The Future of Brazil's M&A Industry

The 2011 World Economic Forum on Latin America in Brazil focused on sustainable business growth in Latin America and creating long-term economic stability. Brazil has one of the fastest growing world economies, and at a time when global interest in the region is ramping up, what better place to discuss its future economic outlook?


1 June 2011

The 2011 World Economic Forum on Latin America in Brazil  focused on sustainable business growth in Latin America and creating long-term economic stability. Brazil has one of the fastest growing world economies, and at a time when global interest in the region is ramping up, what better place to discuss its future economic outlook? The country has attracted strong attention from the rest of the world, resulting in increasing cross-border deal flow. A recent article appeared in the Financial Times stating that the volume of mergers and acquisitions in 2010 reached nearly $153bn compared with almost $60bn a year earlier. Banks like JP Morgan and Citibank are also staffing up in the region to support increasing business.

With a rapidly growing economy, a key topic of conversation at the conference was how to ensure the region’s businesses had an effective and cost efficient technology infrastructure to support day-to-day business needs. Generating enough energy to support the technological backbone to run international businesses is a critical part of the long-term growth of Brazil’s economy. The cost and energy consumption produced if each company supported multiple servers needed for various business processes presents a potential challenge for the future of the region’s businesses as well as its environment.

During one of the seminars I attended, a key initiative that is already being explored in the region involves centralizing cost-effective cloud infrastructure around cheap, and renewable energy resources. The ability of cloud computing to support green initiatives that are important to preserving the region’s rich natural resources was also a part of the discussion.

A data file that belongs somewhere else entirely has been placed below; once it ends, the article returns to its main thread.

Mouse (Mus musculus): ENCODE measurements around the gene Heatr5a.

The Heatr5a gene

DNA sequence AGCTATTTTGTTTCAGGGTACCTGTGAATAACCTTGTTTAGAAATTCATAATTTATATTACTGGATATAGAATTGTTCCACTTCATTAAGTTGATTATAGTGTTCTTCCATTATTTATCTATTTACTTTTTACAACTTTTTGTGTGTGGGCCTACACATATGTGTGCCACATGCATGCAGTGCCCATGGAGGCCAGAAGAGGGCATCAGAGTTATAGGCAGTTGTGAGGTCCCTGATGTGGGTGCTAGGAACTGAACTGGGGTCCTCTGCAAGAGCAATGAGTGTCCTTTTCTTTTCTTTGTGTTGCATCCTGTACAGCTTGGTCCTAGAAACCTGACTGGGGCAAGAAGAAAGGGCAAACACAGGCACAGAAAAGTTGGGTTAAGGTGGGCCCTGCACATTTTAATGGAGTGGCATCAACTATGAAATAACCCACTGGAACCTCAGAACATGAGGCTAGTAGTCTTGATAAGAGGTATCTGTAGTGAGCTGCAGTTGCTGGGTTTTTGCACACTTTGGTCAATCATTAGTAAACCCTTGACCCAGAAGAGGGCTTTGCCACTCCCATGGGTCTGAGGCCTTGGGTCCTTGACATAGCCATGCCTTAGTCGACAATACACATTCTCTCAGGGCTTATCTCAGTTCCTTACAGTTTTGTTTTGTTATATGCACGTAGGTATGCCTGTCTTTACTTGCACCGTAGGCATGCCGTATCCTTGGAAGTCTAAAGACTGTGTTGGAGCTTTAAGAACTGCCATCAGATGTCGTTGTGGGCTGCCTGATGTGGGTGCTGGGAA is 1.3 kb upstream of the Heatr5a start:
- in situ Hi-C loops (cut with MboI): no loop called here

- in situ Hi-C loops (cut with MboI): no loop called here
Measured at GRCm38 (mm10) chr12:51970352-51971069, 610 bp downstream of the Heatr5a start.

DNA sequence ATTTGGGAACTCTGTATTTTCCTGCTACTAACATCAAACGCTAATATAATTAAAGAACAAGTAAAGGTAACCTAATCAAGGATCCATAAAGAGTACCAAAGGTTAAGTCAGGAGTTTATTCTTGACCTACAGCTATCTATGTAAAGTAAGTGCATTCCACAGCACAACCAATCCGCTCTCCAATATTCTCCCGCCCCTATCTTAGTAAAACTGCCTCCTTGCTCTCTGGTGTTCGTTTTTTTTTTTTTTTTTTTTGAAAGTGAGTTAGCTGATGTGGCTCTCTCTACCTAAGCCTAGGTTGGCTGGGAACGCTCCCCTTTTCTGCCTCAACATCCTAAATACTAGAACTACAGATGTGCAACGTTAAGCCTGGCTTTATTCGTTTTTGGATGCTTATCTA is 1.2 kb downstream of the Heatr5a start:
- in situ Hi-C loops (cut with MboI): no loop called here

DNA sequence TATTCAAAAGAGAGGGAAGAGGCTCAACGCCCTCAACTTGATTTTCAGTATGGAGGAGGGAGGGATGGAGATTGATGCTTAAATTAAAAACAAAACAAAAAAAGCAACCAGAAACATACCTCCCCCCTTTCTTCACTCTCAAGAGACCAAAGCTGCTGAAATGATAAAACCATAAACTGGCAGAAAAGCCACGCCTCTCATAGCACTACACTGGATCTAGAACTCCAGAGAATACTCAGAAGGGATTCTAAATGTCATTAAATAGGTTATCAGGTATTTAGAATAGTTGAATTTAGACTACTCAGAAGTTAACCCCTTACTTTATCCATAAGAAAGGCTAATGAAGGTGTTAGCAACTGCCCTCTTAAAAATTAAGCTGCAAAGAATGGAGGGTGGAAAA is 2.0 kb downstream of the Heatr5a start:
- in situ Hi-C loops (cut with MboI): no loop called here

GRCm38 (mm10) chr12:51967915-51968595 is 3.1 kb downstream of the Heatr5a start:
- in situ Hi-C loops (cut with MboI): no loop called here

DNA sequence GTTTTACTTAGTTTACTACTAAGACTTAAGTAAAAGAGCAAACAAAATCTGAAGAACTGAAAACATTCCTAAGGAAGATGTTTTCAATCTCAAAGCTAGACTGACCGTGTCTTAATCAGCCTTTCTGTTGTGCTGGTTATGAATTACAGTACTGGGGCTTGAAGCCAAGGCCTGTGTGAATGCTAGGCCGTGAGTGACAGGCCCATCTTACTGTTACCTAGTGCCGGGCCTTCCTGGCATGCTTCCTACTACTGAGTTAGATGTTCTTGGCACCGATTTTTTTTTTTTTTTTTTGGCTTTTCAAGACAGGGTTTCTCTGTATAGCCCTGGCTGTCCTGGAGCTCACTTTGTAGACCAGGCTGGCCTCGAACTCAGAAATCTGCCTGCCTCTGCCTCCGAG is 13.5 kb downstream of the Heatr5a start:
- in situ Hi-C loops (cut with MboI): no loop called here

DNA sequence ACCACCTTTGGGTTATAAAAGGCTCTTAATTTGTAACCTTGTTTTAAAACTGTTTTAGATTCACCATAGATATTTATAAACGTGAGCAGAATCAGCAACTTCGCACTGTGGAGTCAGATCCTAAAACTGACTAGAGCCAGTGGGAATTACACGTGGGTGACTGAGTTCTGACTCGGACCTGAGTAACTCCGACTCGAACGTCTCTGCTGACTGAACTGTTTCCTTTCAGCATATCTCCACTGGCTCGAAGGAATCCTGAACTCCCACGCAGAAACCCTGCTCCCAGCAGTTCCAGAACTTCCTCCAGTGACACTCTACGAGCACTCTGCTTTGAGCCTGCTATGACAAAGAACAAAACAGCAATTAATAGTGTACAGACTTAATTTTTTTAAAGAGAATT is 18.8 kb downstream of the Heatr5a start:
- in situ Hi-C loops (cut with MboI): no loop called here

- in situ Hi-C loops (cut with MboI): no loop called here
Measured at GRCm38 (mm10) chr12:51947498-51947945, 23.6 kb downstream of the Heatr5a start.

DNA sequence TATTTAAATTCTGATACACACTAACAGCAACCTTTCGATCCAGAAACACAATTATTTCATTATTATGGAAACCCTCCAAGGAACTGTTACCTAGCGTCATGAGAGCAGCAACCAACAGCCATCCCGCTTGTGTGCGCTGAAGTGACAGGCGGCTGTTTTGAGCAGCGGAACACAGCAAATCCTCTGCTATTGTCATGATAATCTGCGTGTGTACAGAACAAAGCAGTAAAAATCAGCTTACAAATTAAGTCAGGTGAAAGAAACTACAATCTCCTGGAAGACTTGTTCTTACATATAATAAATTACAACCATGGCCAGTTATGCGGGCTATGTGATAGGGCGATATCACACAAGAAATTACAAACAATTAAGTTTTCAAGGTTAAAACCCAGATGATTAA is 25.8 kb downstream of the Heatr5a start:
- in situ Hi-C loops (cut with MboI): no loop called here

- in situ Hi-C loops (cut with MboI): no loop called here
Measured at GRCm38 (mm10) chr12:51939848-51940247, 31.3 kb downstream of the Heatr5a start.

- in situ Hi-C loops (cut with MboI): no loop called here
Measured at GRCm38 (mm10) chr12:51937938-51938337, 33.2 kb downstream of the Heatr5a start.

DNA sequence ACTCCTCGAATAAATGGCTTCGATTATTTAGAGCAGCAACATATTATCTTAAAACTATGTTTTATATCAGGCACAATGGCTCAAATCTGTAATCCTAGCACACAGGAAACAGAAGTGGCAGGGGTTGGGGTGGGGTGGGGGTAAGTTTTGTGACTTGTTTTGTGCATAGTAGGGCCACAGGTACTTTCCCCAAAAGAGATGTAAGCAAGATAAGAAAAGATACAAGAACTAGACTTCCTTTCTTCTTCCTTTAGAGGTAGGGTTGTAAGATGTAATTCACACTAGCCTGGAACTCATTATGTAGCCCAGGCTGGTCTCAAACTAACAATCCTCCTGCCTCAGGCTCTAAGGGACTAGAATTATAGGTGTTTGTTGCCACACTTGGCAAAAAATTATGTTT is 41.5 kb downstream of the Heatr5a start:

It made me think about how Intralinks is a natural fit in the business environment, by not only eliminating paper, but also by providing a low cost, hosted solution enabling businesses to reduce the energy consumption that would occur if they hosted the infrastructure themselves. We have already made a strong business commitment in Brazil, and we are excited to be in the position to play a strong role in business growth by facilitating business transactions.

The recent release of the Q1 2011 Intralinks DFI do Brazil, which provides an early view of aggregate deal flow activity and trends in the market, supports continuing evidence of growth in the region. There was a 60% increase in Brazil M&A deal activity via the Intralinks platform in Q1 2011 versus Q1 2010. This is compared to a 39% increase in the rest of Latin America. The DFI also found that 70% of Brazil M&A deals in Q1 2011 involved cross-border deals, a consistently high trend over recent quarters.

The M&A market in Brazil is, as they say in Portuguese, forte. The number of cross-border deals demonstrates the Brazilian M&A market is an important part of the global economy. As Intralinks and Brazil continue to grow together, we look forward to being a partner in the region and helping to support businesses by enabling them to have secure access to efficient data exchange and by facilitating cross-border deal flow with a cloud-based platform. It’s great to think how cloud is an agent of change for Brazil that empowers business teams.

The author’s comments reflect the data reported in the Intralinks Deal Flow Indicator TM (the “DFI”) for the first quarter of 2011 published on May 18, 2011. The DFI and the author’s comments are based on observations and subjective interpretations of M&A deal activity and are not intended to be indicators of Intralinks business performance or operating results for any prior or future period.